Tuesday 24 April 2018

A conversation with Mary Lynn Bracht

 Mary Lynn Bracht completed an MA in Creative Writing at Birbeck, University of London. An American author of Korean descent living in London, she grew up in a large expat community of women who came of age in post-war South Korea.

In 2002 Bracht visited her mother’s childhood village, and it was during this trip she first learned of the “comfort women”.

White Chrysanthemum is her first novel and has earned Bracht a place on The Guardian’s list of new faces of fiction 2018.

Bracht has fashioned her own memorial to the comfort women. White Chrysanthemum is a timely and furiously felt book” The Guardian.

White Chrysanthemum is the story of two sisters, Hana and Emi. Hana’s narrative tells of her captivity during 1943 while Korea is still under occupation of the Japanese while Emi’s story is set in 2011 and gives a reflective account of her life and how it has been affected by war and the separation from her sister.

It is a harrowing piece of history told with honesty and passion and provides an emotional and gripping read. A full review is available here.

Thank you Mary for taking part in our conversation and we wish you every success with White Chrysanthemum it is a super novel.

Tell us of your journey as a writer

I was twenty-nine years old before I allowed myself to commit to becoming a writer. At the time, I was looking back on my nearly thirty years of life deciding what I wanted to do with the next thirty years, and I thought the one thing I would regret if I never tried was to become a writer. So, I gave myself permission to take the time to write. That meant accepting that my financial life would be difficult (probably forever), that it might take years or decades to succeed, and that it might never happen. I took my first writing class, a novel writing course in Dallas, and after three terms, wrote my first novel. It took many more stories, novels and years before I finally wrote White Chrysanthemum, but it began with giving myself time and permission to write.

How do you see your role as a writer and what do you like most about it?

I see my role as a storyteller. In early human history, storytelling was an oral tradition that passed knowledge from one generation to the next. It was our way of remembering the past and understanding the world around us, while being entertained. Today, this storytelling tradition continues in many forms, but as novelists, the pace of reading allows the human mind to slow down and truly live through the stories written on the page, where a lifetime can feel like a lifetime and a cliff-hanger can keep you up well past bedtime.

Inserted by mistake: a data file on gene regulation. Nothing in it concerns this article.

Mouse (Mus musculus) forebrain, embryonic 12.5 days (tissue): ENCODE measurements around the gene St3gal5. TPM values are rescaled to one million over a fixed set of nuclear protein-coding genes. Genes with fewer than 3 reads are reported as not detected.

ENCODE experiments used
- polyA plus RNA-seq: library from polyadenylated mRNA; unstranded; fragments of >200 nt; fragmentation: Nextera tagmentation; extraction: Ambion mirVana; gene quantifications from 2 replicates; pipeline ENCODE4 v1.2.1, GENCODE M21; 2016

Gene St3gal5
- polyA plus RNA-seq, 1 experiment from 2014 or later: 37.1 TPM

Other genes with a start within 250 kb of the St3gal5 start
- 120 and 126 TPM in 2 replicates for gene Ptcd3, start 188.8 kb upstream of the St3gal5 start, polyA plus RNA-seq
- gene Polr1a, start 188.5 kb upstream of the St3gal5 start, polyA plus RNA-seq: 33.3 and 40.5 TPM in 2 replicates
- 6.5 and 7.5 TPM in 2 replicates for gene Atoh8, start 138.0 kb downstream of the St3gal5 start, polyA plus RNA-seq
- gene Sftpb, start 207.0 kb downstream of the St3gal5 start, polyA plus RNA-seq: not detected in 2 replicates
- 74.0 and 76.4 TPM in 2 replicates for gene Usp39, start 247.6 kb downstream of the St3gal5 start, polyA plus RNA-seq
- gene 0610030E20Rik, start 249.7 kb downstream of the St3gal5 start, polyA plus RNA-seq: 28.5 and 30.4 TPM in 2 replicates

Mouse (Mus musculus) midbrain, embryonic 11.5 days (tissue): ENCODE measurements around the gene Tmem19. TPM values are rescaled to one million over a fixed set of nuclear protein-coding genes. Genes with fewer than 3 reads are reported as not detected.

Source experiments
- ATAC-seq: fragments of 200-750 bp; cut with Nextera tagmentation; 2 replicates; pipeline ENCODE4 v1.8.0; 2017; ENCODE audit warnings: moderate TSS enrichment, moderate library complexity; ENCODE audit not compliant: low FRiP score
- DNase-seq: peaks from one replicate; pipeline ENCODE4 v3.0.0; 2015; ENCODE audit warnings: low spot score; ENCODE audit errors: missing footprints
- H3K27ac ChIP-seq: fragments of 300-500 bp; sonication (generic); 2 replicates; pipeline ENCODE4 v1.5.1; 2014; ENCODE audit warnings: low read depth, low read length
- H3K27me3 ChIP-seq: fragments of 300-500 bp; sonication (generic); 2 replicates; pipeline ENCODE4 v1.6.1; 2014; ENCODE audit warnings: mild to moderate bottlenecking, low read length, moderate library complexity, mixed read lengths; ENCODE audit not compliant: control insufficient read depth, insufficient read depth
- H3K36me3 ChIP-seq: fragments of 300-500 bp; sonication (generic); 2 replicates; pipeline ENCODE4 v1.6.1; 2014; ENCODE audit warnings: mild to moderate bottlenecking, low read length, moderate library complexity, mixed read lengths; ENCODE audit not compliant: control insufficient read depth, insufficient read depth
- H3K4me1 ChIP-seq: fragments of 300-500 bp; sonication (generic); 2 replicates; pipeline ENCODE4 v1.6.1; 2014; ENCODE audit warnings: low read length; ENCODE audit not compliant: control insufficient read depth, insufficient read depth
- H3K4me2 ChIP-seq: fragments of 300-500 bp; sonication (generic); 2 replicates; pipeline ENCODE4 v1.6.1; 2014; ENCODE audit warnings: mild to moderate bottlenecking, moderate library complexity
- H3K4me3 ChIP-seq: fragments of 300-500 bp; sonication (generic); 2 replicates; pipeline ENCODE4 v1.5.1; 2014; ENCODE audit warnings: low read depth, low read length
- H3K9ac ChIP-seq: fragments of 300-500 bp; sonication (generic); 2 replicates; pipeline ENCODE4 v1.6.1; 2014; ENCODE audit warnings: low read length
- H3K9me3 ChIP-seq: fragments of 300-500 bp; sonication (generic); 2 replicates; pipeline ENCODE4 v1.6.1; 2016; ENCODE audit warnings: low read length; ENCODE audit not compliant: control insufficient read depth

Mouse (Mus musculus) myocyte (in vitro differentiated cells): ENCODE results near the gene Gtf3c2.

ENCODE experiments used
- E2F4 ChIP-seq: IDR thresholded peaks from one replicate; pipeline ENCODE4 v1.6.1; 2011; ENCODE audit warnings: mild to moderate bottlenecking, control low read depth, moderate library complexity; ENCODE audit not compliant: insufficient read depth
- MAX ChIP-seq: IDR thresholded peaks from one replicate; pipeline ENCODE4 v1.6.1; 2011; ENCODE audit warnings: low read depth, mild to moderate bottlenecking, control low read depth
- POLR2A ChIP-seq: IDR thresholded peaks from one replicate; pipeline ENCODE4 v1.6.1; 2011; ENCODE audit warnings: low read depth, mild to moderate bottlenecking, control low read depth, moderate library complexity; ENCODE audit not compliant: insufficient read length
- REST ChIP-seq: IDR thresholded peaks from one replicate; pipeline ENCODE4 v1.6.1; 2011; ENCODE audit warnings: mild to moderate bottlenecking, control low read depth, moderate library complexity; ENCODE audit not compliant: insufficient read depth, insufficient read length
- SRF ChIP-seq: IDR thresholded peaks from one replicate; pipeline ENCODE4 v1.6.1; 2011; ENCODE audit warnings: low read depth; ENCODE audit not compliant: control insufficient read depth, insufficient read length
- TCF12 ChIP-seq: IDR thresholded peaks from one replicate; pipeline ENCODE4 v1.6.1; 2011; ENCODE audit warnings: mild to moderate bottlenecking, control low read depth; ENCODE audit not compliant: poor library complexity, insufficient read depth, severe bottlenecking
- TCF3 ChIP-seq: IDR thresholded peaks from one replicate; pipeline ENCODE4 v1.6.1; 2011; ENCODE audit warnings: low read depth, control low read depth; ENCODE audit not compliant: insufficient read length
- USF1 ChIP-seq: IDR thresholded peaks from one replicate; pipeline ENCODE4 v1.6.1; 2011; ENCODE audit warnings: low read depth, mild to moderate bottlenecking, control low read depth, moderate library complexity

I like most that the novel can transcend social and physical boundaries, often reaching far flung places of the world through translation. It is a privilege for me to have this opportunity to share my story with people in my own city, as well as those on the other side of the the world.

Have you ever created a character who you dislike but find yourself empathising with?

Yes, definitely. I think every villain, if written well, has a side that we empathise with, whether it’s a tragic childhood, chronic misunderstanding, or simply ill-judged motivations. In White Chrysanthemum, Morimoto is the ultimate villain, but he too has his own story of loss, which gives insight into his motivations.

What has been your experience of writing about diverse characters?

Growing up in a military town with a multi-ethnic community of people from all over the world, writing diverse characters comes naturally to me. In my novel, I write about Koreans, Mongolians, Japanese and Soviets.

Who is your favourite literary character from childhood and why?

When I was a girl, I fell in love with Eeyore because he was beautifully flawed. I think it was his blue point-of-view that made him so loveable.

If you could be transported instantly, anywhere in the world, where would you most like to spend your time writing? And why?

I would want to be on an empty stretch of sandy beach, listening to the waves as they crash upon the shore and feeling the warmth of the sand beneath my bare feet. I live in London, and right now it is cold and wet. I’m desperate for some sun!

What is the one book you wish you had written?

I wish I had written The Power by Naomi Alderman. She successfully flips misogyny on its head to reveal the real-life suffering of women currently happening all over the world through a fresh perspective.

What advice do you have for would be novelists/writers?

If it is your dream to become a writer, then read as much as you can, write as much as you can, and never give up. And join a writing group ASAP! Joining the writing group at my local library helped me find great critics for my work, as well as friends who understand the pursuit of what can often be a lonely dream.

What are you currently working on? What can we look forward to reading?

I’m currently working on a novel and hope to have it written before the year’s end. It’s about the bond between a mother and her daughter, tested over tragic events

You can follow Mary Lynn Bracht on Twitter: @marylynnbracht

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